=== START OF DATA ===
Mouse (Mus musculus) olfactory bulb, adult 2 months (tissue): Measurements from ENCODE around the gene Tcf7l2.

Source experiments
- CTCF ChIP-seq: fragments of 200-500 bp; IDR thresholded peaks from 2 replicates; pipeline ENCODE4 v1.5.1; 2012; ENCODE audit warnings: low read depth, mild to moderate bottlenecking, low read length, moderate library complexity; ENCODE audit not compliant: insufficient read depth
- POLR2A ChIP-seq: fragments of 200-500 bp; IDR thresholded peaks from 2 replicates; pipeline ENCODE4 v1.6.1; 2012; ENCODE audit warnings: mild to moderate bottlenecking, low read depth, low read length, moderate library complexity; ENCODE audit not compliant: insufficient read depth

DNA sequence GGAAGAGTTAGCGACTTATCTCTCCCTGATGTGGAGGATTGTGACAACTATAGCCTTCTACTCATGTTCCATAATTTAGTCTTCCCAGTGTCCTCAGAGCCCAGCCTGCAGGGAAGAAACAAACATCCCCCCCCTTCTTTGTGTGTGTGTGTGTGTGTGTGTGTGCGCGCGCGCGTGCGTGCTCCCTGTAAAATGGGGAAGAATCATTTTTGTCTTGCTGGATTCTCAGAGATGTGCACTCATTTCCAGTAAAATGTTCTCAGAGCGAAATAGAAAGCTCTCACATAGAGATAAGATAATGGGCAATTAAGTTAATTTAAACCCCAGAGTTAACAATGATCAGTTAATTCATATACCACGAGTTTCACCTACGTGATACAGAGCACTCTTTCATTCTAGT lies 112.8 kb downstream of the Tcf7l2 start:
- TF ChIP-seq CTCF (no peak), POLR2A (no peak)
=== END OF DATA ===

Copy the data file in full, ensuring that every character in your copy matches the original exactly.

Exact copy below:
Mouse (Mus musculus) olfactory bulb, adult 2 months (tissue): Measurements from ENCODE around the gene Tcf7l2.

Source experiments
- CTCF ChIP-seq: fragments of 200-500 bp; IDR thresholded peaks from 2 replicates; pipeline ENCODE4 v1.5.1; 2012; ENCODE audit warnings: low read depth, mild to moderate bottlenecking, low read length, moderate library complexity; ENCODE audit not compliant: insufficient read depth
- POLR2A ChIP-seq: fragments of 200-500 bp; IDR thresholded peaks from 2 replicates; pipeline ENCODE4 v1.6.1; 2012; ENCODE audit warnings: mild to moderate bottlenecking, low read depth, low read length, moderate library complexity; ENCODE audit not compliant: insufficient read depth

DNA sequence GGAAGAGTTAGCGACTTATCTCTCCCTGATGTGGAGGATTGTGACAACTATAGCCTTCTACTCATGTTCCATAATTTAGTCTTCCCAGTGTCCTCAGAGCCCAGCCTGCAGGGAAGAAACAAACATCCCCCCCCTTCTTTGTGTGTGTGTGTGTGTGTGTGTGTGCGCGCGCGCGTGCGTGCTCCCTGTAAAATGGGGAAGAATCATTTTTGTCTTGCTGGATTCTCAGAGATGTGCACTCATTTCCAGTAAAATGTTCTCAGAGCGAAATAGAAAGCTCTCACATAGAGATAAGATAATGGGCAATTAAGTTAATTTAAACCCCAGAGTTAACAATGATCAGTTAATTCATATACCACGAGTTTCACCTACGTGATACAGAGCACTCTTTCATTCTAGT lies 112.8 kb downstream of the Tcf7l2 start:
- TF ChIP-seq CTCF (no peak), POLR2A (no peak)